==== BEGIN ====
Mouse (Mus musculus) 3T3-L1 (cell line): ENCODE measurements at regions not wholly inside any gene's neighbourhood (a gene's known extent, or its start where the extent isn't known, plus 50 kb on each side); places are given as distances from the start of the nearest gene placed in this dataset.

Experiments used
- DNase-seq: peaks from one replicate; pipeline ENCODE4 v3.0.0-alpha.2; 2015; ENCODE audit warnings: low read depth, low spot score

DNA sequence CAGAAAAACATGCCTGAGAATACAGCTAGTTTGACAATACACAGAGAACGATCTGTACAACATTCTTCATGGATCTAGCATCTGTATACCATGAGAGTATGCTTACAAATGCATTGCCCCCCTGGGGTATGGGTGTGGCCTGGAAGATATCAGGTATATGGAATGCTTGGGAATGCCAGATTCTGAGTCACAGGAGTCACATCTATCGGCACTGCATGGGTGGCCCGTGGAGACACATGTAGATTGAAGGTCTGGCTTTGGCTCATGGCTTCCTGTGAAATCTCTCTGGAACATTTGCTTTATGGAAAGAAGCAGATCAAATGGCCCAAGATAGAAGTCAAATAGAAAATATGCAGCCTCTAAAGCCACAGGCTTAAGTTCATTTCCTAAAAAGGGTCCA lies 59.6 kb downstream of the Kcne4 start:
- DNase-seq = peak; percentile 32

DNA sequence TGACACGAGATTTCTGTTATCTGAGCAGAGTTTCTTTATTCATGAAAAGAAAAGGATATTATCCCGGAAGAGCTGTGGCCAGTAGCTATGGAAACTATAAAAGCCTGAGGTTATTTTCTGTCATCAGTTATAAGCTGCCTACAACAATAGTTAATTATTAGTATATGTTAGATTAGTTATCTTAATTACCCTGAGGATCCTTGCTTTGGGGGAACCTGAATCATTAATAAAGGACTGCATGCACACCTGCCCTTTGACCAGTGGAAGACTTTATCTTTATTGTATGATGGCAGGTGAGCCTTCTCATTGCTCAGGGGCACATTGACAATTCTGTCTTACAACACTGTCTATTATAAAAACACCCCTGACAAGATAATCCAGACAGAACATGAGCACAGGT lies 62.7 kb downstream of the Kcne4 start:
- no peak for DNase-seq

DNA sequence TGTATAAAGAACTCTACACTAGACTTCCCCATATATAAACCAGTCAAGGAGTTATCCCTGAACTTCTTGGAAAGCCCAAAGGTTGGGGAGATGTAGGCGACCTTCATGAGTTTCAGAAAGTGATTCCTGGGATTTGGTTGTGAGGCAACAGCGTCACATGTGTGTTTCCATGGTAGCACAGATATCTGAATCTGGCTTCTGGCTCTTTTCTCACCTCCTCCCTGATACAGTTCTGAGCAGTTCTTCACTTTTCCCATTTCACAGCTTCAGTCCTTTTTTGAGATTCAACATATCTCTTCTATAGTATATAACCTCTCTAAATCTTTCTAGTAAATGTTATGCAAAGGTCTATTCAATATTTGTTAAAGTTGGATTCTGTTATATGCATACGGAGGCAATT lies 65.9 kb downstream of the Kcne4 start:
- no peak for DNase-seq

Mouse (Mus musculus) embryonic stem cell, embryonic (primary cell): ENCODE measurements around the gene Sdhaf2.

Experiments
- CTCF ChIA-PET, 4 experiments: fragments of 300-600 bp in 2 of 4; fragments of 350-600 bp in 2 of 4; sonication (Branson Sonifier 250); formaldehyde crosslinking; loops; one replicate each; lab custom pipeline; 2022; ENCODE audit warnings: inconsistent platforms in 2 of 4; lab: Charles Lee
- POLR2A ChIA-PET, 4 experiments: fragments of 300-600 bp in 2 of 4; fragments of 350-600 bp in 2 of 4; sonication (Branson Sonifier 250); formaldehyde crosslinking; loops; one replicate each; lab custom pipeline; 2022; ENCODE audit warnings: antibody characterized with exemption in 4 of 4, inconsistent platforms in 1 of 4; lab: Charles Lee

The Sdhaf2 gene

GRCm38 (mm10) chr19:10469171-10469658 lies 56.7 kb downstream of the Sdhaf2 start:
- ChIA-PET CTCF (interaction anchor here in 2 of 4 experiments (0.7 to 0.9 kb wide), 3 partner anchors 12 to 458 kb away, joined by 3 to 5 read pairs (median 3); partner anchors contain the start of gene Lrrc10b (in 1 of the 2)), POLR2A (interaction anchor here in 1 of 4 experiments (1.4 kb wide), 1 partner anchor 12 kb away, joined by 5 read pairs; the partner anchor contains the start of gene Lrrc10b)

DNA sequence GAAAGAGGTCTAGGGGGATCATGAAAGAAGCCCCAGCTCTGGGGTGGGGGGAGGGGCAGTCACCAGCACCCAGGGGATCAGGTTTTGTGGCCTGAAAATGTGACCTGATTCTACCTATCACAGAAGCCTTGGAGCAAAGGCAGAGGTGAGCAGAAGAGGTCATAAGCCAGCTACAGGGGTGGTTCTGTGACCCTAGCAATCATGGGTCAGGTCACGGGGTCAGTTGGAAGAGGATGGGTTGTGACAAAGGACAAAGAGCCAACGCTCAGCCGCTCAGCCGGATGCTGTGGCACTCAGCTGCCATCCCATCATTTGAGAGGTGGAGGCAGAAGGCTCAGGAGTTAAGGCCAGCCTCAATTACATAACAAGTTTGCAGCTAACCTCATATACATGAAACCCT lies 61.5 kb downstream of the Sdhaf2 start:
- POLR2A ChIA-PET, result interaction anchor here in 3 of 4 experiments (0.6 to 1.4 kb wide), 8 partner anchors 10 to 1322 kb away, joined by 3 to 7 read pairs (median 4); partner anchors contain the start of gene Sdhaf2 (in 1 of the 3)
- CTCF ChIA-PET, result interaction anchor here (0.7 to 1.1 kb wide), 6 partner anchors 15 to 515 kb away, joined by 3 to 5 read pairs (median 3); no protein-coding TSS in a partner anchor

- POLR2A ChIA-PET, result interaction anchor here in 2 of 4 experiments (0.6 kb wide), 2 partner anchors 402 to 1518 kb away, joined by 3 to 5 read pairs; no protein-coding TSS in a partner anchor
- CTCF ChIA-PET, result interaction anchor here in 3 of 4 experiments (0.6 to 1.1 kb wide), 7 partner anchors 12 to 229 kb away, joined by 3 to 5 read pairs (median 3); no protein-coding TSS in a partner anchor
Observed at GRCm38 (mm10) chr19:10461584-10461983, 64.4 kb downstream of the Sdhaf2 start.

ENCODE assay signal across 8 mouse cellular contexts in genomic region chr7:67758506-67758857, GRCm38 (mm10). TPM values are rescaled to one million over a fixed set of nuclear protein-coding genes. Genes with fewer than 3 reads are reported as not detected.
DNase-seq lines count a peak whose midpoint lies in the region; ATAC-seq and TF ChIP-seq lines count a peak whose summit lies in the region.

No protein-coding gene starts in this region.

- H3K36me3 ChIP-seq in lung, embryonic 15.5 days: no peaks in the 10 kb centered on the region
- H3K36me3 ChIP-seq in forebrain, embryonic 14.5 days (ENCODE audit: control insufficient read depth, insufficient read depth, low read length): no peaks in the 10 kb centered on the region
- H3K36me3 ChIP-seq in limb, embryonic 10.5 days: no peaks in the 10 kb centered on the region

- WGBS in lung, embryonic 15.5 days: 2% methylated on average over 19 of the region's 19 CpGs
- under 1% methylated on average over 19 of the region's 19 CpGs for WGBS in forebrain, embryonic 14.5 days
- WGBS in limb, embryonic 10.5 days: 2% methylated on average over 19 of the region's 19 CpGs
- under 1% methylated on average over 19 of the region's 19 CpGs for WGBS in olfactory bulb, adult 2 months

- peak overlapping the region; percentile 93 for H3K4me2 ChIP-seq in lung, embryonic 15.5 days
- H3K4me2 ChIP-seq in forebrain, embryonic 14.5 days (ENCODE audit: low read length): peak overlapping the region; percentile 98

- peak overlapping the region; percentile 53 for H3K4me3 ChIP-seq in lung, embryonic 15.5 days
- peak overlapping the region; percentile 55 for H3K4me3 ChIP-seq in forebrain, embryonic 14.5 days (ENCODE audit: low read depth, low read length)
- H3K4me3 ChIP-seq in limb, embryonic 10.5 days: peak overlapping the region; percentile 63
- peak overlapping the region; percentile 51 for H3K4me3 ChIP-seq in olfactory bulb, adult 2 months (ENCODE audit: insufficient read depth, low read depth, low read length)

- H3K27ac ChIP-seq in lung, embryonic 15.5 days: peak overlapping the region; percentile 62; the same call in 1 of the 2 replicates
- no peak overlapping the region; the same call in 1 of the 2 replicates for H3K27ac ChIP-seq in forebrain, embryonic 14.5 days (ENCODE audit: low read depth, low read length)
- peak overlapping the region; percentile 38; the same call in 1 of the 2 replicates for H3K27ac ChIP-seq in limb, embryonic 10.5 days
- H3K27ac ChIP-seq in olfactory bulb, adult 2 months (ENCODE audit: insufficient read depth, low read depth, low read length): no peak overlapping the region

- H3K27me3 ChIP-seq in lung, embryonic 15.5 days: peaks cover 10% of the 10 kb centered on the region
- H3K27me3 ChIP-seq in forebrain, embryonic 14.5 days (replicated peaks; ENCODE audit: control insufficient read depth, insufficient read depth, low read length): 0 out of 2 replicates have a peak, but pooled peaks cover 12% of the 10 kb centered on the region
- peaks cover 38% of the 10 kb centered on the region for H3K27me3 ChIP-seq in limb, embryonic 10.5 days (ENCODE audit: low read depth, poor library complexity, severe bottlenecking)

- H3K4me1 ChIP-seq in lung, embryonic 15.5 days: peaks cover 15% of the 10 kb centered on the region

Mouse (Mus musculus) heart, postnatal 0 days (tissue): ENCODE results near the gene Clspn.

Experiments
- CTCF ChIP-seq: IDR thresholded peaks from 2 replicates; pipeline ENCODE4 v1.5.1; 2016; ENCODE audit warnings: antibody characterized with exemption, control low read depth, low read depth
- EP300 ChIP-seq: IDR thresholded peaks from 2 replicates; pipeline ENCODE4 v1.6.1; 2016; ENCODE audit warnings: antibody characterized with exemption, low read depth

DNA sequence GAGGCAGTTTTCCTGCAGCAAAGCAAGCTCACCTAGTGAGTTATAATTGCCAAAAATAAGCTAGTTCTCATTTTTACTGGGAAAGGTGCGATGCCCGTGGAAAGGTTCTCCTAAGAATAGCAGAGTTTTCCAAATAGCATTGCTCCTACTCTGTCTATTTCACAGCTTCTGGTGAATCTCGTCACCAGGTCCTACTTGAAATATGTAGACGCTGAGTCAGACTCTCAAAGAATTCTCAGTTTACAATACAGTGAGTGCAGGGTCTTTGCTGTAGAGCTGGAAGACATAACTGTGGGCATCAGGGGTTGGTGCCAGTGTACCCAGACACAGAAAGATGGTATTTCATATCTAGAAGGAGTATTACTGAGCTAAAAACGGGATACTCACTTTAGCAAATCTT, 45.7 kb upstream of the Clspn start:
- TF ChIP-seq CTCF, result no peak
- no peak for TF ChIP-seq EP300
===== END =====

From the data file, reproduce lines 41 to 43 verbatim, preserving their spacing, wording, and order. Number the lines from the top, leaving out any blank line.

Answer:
- peak overlapping the region; percentile 38; the same call in 1 of the 2 replicates for H3K27ac ChIP-seq in limb, embryonic 10.5 days
- H3K27ac ChIP-seq in olfactory bulb, adult 2 months (ENCODE audit: insufficient read depth, low read depth, low read length): no peak overlapping the region

- H3K27me3 ChIP-seq in lung, embryonic 15.5 days: peaks cover 10% of the 10 kb centered on the region